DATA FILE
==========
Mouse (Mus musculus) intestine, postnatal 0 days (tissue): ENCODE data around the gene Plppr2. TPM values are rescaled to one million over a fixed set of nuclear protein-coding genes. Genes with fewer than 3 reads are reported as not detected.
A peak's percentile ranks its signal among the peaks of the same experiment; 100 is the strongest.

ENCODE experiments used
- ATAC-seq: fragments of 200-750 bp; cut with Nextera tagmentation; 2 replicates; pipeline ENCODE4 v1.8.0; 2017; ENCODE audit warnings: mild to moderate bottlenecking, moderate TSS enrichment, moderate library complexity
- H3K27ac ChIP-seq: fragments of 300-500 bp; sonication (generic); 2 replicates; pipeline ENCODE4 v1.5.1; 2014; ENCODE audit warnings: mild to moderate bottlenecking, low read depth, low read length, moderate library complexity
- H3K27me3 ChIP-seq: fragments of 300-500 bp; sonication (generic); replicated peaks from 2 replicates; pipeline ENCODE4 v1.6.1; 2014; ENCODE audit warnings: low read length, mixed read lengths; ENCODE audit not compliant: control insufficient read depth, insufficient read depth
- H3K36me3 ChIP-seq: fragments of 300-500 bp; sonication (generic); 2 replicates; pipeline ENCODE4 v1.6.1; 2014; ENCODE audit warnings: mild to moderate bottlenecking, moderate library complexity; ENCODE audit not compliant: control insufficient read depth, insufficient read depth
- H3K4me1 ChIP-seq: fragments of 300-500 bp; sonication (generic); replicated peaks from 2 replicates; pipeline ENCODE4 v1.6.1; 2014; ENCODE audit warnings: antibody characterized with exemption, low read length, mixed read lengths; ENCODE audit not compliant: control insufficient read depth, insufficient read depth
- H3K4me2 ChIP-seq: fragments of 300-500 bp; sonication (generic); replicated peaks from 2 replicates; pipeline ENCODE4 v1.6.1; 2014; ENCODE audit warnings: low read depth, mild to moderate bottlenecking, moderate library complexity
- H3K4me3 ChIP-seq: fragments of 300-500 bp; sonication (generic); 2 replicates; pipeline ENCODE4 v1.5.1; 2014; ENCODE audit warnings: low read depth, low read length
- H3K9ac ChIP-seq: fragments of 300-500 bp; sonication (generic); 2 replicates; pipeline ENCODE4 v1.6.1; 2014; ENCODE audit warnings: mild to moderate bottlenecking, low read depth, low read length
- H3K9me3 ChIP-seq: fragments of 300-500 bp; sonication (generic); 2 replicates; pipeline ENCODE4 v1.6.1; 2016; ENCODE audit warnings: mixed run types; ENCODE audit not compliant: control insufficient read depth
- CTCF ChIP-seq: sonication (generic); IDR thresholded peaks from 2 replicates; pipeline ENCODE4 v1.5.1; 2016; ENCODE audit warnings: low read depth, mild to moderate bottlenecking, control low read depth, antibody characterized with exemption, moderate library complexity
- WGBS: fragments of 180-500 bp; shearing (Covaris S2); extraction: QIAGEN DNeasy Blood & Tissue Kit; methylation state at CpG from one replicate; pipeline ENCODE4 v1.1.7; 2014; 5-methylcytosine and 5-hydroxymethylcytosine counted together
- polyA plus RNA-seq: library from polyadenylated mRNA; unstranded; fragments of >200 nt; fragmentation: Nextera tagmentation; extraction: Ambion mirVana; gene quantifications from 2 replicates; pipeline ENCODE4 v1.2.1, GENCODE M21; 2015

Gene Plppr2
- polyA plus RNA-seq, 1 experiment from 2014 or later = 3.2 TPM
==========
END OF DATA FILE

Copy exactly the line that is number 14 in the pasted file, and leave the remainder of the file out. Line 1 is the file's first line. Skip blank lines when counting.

- WGBS: fragments of 180-500 bp; shearing (Covaris S2); extraction: QIAGEN DNeasy Blood & Tissue Kit; methylation state at CpG from one replicate; pipeline ENCODE4 v1.1.7; 2014; 5-methylcytosine and 5-hydroxymethylcytosine counted together